If you can bear the slow gameplay, you’ll be captivated by the story and world-building.
8. Mystical Ninja Starring Goemon (1998)
Mystical Ninja Starring Goemon is the second game in the series to make it abroad and the first one with 3D graphics.
It features beautiful environments based on feudal Japan, including towns, castles, temples, and the countryside.
While the Goemon series isn’t known for taking itself too seriously, the environments and the characters that populate them have a certain authenticity about them that makes them endearing.
What I love the most about Mystical Ninja Starring Goemon is its unapologetic love for Japanese culture.
In fact, Goemon’s whole objective in the game is protecting Japanese heritage and saving the country from becoming a giant Westernized theater!
7. Donkey Kong 64 (1999)
One thing you can take for granted in Rareware games is that they’re full of collectibles.
And you have to explore every nook and cranny to find them.
This is certainly true for Donkey Kong 64.
While not open-world per se, the size of the hub world and the freedom with which you can traverse each stage give the player every reason to look around and try out different ways of engaging with the game world.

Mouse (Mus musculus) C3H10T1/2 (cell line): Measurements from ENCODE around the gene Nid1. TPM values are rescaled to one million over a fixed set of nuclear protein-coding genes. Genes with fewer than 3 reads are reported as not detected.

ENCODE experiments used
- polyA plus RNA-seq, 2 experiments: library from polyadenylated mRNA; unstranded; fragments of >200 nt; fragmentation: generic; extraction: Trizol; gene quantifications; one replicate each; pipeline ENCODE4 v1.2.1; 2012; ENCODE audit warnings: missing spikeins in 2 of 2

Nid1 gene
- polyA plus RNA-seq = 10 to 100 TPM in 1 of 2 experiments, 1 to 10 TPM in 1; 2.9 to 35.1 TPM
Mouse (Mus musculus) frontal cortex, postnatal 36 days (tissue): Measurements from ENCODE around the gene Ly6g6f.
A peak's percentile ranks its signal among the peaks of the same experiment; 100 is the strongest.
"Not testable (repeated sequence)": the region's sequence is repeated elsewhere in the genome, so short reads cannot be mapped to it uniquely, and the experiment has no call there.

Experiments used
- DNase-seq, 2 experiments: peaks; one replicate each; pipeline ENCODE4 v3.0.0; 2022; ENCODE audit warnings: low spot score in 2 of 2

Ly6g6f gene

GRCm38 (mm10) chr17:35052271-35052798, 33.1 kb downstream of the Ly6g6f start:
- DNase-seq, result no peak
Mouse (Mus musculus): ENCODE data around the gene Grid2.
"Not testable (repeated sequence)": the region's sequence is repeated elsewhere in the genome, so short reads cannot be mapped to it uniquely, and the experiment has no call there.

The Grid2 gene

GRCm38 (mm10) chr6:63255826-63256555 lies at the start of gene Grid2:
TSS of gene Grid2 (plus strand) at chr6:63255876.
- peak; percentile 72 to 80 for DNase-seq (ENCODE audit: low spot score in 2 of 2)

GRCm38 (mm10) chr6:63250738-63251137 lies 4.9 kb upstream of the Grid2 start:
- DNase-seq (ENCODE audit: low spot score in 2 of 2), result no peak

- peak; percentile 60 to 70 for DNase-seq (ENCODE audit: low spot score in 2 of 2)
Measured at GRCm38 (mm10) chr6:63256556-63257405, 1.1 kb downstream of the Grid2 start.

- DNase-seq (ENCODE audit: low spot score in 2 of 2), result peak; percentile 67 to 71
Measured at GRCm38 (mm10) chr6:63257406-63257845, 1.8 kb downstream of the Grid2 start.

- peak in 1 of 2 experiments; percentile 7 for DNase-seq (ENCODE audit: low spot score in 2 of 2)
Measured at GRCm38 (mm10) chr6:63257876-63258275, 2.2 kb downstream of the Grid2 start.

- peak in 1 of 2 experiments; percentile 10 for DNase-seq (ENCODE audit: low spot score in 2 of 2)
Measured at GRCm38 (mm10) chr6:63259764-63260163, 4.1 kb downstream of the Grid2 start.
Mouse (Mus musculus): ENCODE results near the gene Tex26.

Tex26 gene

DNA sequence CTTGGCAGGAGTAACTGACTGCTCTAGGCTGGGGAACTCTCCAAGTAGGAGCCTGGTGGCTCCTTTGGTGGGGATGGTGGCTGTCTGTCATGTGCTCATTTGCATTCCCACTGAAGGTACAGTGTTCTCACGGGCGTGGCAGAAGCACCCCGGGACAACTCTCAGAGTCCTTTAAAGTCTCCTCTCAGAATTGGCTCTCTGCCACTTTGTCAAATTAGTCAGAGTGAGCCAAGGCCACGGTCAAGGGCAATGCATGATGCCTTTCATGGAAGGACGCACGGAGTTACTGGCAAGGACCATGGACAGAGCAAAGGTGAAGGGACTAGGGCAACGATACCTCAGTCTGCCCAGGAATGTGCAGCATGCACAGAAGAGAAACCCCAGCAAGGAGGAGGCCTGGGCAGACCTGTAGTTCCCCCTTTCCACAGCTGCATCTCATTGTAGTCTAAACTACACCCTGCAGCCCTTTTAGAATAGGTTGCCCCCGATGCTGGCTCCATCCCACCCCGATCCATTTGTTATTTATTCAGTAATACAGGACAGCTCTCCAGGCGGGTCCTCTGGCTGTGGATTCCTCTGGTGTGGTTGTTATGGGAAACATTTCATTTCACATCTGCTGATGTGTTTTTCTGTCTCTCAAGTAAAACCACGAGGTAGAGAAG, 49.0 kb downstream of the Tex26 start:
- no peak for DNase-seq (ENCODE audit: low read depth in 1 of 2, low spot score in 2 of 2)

Unless you’re a true expert, there’s always something new to discover – and you’re free to do so at your own pace.
Plus, it has the DK Rap.
The game is worth getting just for that opening cutscene.
6. Banjo-Kazooie (1998)
Banjo-Kazooie is another well-loved Rareware game with a ton of collectibles and secrets to discover.
The title takes you on a journey around Spiral Mountain and into Gruntilda’s Lair, from which you can access every one of the game’s unique worlds.
These large and beautiful environments, including Mumbo’s Mountain and Freezeazy Peak, contain musical notes and “Jiggies” you’ll have to collect to unlock more of Gruntilda’s Lair and eventually rescue your sister Tooty.